So, out of nowhere, Donna says, “Hey.” She was just heading down to the basement for something. She stopped. She said, “What if you took the skin off those thighs, boned them out, chopped up the meat, and added aromats and stuff and rewrapped them in the skin and roasted it all till the skin was really crispy? Wouldn’t that be good?” Then she left. Just. Left. Left me there with this idea hanging like a slow curve over home plate that is sweet to knock out of the park. Damn her! When I buy chicken parts (no, can’t always buy the best pasture-raised birds, alas), I buy thighs, because they’re the tastiest part of the chicken and have a good meat to fat ratio, perfection for what Donna just described. Using the skin as Read On »
Posts Categorized: Butchery
What follows is an example of the best of all possible processed foods. In an effort to be better connected with the food I eat, I visited the Schmidt Family Farms in Medina, Ohio. It’s managed by Susan Schmidt, whose specialty is honey. She gave me some of her good stuff and it’s the best honey I’ve ever tasted. By far. Tastes like the actual wildflowers around her home. Susan’s farm is organic. She gives Bradley Cramer, who works in a music store in Medina, a small part of it to raise chickens on during the summer. (“People don’t realize that chicken is a seasonal food,” he told me.) He keeps them in large hoop cages that he wheels around the pasture every day so they have fresh bugs and stuff to eat. He tried letting Read On »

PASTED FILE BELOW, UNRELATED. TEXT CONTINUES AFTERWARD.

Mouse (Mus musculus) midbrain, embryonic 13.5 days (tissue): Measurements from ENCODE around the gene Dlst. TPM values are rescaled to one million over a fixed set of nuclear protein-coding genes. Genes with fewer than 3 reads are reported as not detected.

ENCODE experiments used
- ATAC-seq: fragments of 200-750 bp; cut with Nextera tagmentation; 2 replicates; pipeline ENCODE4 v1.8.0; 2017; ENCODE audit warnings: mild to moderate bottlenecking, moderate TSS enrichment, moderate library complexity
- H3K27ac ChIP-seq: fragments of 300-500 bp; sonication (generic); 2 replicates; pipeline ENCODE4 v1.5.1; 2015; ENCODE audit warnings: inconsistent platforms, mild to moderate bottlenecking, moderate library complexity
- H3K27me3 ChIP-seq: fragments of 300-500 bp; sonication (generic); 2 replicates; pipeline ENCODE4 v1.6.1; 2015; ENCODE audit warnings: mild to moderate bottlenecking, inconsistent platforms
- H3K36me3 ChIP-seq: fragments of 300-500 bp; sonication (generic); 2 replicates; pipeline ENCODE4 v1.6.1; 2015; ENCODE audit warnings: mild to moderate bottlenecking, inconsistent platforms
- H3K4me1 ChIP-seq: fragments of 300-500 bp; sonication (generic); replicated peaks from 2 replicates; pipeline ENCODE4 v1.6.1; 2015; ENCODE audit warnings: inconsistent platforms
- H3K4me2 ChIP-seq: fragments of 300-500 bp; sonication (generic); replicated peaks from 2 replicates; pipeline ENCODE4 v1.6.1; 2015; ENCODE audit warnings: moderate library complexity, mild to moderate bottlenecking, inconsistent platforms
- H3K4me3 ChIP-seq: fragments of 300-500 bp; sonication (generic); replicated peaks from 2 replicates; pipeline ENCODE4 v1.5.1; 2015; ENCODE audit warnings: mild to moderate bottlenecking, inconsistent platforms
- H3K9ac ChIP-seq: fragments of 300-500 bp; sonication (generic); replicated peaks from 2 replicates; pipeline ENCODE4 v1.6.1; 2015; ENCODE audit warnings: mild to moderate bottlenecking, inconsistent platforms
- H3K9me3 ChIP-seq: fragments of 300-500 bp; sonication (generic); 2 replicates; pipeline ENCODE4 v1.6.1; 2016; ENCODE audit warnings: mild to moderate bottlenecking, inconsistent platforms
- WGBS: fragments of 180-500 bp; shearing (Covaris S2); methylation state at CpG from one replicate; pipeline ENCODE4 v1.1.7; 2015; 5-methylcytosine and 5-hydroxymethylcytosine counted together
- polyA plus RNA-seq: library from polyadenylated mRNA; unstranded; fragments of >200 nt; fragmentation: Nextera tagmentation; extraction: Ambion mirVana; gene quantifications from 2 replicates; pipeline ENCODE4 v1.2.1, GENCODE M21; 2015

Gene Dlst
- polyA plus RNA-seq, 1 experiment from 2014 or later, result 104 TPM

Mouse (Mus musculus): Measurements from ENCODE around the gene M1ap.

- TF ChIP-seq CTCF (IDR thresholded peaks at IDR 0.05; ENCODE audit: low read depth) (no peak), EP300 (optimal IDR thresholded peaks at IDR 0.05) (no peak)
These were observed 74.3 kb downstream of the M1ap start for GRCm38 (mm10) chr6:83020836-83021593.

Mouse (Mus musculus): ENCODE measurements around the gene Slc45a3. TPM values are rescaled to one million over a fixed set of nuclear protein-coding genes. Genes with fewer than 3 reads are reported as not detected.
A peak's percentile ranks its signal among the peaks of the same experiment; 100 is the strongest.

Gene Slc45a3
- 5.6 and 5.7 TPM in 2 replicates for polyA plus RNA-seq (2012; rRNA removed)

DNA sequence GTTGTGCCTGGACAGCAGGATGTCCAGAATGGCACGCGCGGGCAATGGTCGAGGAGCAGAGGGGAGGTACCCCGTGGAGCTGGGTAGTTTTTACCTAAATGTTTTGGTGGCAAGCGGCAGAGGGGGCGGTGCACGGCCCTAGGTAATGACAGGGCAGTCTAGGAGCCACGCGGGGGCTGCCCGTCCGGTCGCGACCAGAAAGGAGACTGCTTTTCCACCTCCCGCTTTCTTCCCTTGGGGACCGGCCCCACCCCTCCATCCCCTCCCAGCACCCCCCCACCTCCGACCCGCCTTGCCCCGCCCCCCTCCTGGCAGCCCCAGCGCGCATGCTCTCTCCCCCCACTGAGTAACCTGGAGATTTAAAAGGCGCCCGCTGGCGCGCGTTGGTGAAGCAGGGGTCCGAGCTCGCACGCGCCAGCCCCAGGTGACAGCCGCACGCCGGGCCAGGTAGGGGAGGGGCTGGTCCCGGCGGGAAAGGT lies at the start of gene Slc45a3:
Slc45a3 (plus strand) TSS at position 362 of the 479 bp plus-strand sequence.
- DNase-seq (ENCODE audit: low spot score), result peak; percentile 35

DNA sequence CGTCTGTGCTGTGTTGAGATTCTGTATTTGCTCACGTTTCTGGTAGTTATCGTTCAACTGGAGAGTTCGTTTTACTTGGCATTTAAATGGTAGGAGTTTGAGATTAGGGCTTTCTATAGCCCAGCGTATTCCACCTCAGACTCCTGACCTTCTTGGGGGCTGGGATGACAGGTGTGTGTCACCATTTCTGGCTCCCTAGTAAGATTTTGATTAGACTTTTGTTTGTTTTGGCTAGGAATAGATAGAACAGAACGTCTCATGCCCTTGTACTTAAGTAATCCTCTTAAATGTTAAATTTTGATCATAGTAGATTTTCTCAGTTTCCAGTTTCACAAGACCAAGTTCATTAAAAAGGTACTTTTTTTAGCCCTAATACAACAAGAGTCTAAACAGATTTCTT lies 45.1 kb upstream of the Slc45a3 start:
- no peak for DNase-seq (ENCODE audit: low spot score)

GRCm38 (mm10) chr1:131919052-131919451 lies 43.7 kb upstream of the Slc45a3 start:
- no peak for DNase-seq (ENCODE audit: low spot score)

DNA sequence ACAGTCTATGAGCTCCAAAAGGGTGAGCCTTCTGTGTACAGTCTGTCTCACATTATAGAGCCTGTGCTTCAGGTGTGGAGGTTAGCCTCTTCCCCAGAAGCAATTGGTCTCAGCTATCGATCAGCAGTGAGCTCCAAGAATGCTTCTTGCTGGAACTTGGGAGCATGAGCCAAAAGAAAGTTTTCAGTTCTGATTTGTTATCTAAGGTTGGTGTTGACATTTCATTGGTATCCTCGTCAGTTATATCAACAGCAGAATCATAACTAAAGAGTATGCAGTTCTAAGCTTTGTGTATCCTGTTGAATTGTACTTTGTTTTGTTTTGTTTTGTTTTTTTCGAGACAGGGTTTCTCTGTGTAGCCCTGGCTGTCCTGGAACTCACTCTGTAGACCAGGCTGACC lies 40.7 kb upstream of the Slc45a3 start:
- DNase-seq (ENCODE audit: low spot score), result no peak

Several weeks ago, New York Times columnist Ariel Kaminer created a contest asking people to argue that eating meat is an ethical decision. Kaminer was pleased by the response. Judges included carnivores, vegetarians, and perhaps the most thoughtful and compelling vegan living, Peter Singer (and it’s worth clicking the Kaminer link for the judges’ overall responses to the many essays they read). They chose as winner an article by teacher Jay Bost. It’s no secret that I am a vigorous and unapologetic carnivore. After visiting the above, Schmidt Family Farms, where Bradley Cramer not only processed more than 100 chickens but also trained Burmese refugees how to do it so that they, relocated to the Midwest, might try to earn a living farming, I’ve decided to weigh in on a subject I’ve been thinking about for Read On »
Chef Edward Lee discusses the importance of slaughtering meat and how it connects us, via Gastronomica.
Across the USA the craft of butchery is gaining popularity even in LA, via LA Times.